Resolve

Custom ACES IDT for Resolve

Note that DCTL scripts require the studio version of Resolve.

I was just involved in a discussion on creating IDTs for color grading in ACES cct in Resolve 14 when there is no built-in IDT. Or if the existing IDT isn't ideal.

Here's the process that I worked out: 

When there is no IDT specified in the project and the clip, then Resolve expects the data to be in linear gamma and AP0 gamut. An input LUT can be applied before Resolve translates the clip to ACES cct color space. Thus a LUT that can translate the camera data into linear / AP0 is a proper replacement for an IDT.

This can easily be achieved in LUTCalc (https://cameramanben.github.io/LUTCalc/). To test this theory I took a clip and set the default Slog3/S-Gamut3.Cine IDT and took a screen grab for reference. I then created a custom LUT with these settings in LUTCalc. I set the clip's IDT to None and added the new LUT as the input LUT for the clip.

As seen below, the resulting image matches the reference images from the original IDT, suggesting that the two operations are equivalent.

This now opens the opportunity to make additional customizations to this input LUT to taste, or create a LUT that matches the camera specifics of unqiue cameras.

Based on this article, the other option is to create a DCTL script: http://acescentral.com/t/adding-idts-to-resolve/161/2. A DCTL script has the advantage that it's precise math rather than interpolated lookup table. The code in a DCTL script matches the math precision the built-in IDT use.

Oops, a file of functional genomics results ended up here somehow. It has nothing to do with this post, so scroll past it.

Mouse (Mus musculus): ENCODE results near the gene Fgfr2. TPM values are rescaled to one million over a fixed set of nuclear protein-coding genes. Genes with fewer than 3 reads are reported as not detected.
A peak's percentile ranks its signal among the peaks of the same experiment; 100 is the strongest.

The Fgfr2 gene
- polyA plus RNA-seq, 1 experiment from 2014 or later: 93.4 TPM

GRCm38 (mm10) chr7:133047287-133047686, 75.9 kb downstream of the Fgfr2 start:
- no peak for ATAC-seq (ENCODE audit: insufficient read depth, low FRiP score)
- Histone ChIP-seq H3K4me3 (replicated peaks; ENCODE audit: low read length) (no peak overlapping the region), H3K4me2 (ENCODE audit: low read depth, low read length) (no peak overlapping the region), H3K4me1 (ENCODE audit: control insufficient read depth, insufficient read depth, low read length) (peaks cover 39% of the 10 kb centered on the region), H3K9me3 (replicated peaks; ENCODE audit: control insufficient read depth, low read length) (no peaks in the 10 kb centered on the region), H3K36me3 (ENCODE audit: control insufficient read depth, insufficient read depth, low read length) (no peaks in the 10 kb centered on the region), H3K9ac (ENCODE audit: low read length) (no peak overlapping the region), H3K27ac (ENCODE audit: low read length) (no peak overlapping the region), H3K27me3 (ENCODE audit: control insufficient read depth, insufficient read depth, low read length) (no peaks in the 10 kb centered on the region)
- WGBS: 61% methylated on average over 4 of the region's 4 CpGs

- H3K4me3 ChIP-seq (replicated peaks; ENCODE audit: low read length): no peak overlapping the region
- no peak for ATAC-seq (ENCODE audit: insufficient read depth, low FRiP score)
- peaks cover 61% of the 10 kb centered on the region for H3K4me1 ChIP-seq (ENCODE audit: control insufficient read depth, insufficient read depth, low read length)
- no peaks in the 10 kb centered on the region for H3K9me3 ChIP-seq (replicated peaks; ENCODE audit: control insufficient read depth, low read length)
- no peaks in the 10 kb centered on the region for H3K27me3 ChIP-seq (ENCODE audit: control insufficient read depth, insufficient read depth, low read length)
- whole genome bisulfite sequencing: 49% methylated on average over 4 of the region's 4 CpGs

Using the Sony SLog-3 IDT and converting it to a DCTL file, which then is placed into the LUT folder and used instead of IDT or Input LUT also creates an equivalent image. In fact it creates an exact match when using a reference wipe, whereas the input LUT yields minor variations, presumably based on the less precise math or LUTCalc having slightly different input values.

Note that DCTL scripts require the studio version of Resolve.

// SLog3 / S-Gamut3 DCTL for ACES IDT replacement
__CONSTANT__ float color_xform[9] =
{
   0.6387886672f,  0.2723514337f,  0.0888598991f,
  -0.0039159060f,  1.0880732309f, -0.0841573249f,
  -0.0299072021f, -0.0264325799f,  1.0563397820f
};

__DEVICE__ float slog3_to_linear(float v) {
  float result;

  if(v >= 171.2102946929f / 1023.0f)
  {
    result = _powf(10.0f,(v*1023.0f-420.0f)/261.5f)*(0.18f+0.01f)-0.01f;
  }
  else
  {
    result = (v*1023.0f-95.0f)*0.01125000f/(171.2102946929f-95.0f);
  }

  return result;
}

__DEVICE__ float3 transform(int p_Width, int p_Height, int p_X, int p_Y, float p_R, float p_G, float p_B)
{
  // Convert from SLog3 to Linear
  float3 linear;

  linear.x = slog3_to_linear(p_R);
  linear.y = slog3_to_linear(p_G);
  linear.z = slog3_to_linear(p_B);

  // Convert from S-Gamut3 to AP0
  float3 aces;

  aces.x = color_xform[0]*linear.x + color_xform[1]*linear.y + color_xform[2]*linear.z;
  aces.y = color_xform[3]*linear.x + color_xform[4]*linear.y + color_xform[5]*linear.z;
  aces.z = color_xform[6]*linear.x + color_xform[7]*linear.y + color_xform[8]*linear.z;

  return aces;
}

Here is the same frame with all three different methods: the built-in IDT, the input LUT, and the DCTL script.